People with LBP who are commencing multi-disciplinary care should be provided with validated multi-dimensional self-report questionnaires to use to help design their program, and measure and report progress.
Agency for Healthcare Research and Quality / National Guidelines Clearinghouse 2012. Low back pain: clinical practice guidelines linked to the International Classification of Functioning, Disability, and Health from the Orthopaedic Section of the American Physical Therapy Association. Available at: http://www.guideline.gov/
EXAMINATION – ACTIVITY LIMITATION AND PARTICIPATION RESTRICTION MEASURES: Clinicians should routinely assess activity limitation and participation restriction through validated performance-based measures. Changes in the patient’s level of activity limitation and participation restriction should be monitored with these same measures over the course of treatment. (Recommendation based on expert opinion.)
Low Back Pain: Medical Treatment Guidelines. July 2007. Department of Labor and Employment, State of Colorado, USA.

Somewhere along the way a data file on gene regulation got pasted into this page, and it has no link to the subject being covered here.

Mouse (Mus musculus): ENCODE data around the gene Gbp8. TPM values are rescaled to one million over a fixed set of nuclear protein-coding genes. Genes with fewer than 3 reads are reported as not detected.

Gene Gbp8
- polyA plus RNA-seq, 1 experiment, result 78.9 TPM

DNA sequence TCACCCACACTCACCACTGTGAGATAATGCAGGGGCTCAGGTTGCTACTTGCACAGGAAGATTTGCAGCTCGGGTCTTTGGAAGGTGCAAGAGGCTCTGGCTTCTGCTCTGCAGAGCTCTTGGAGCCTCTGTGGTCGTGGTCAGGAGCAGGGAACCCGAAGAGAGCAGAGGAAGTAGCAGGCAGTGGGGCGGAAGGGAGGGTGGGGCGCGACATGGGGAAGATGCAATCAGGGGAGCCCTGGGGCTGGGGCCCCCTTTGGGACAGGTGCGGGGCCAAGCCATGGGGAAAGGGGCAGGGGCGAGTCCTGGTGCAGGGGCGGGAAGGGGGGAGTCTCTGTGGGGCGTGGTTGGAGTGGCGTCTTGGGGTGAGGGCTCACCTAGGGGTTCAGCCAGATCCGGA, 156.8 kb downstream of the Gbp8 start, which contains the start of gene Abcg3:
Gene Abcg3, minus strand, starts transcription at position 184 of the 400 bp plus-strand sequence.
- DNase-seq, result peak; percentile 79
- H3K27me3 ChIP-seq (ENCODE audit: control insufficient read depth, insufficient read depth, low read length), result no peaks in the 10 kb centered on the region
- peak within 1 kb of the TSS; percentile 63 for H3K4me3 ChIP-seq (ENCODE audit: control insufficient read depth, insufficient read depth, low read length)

Functional assessment: Functional ability should be assessed and documented at the beginning of treatment. Periodic assessment should be recorded throughout the course of care to follow the trajectory of recovery. In addition to being more relevant to recovery from low back pain, functional measures are likely to be more reliable over time than pain measures. In one study of patients with lumbar spinal stenosis, functional measures such as the Oswestry Disability Index (ODI), the Swiss Spinal Stenosis Scale and the Patient Specific Functional Scale demonstrated test-retest reliability. Patient-reported outcomes, whether of pain or function, are susceptible to a phenomenon called response shift. This refers to changes in self-evaluation which may accompany changes in health status. Patient self-reports may not coincide with objective measures of outcome, such as straight leg raising, due to reconceptualization of the impact of pain on daily function and internal recalibration of pain scales. Response shift has potential to obscure treatment effects in clinical trials and clinical practice, and may lead to apparent discrepancies in patient-reported outcomes following treatment interventions. While methods of measuring and accounting for response shift are not yet fully developed, understanding that the phenomenon exists can help clinicians understand what is happening when some measures of patient progress appear inconsistent with other measures of progress.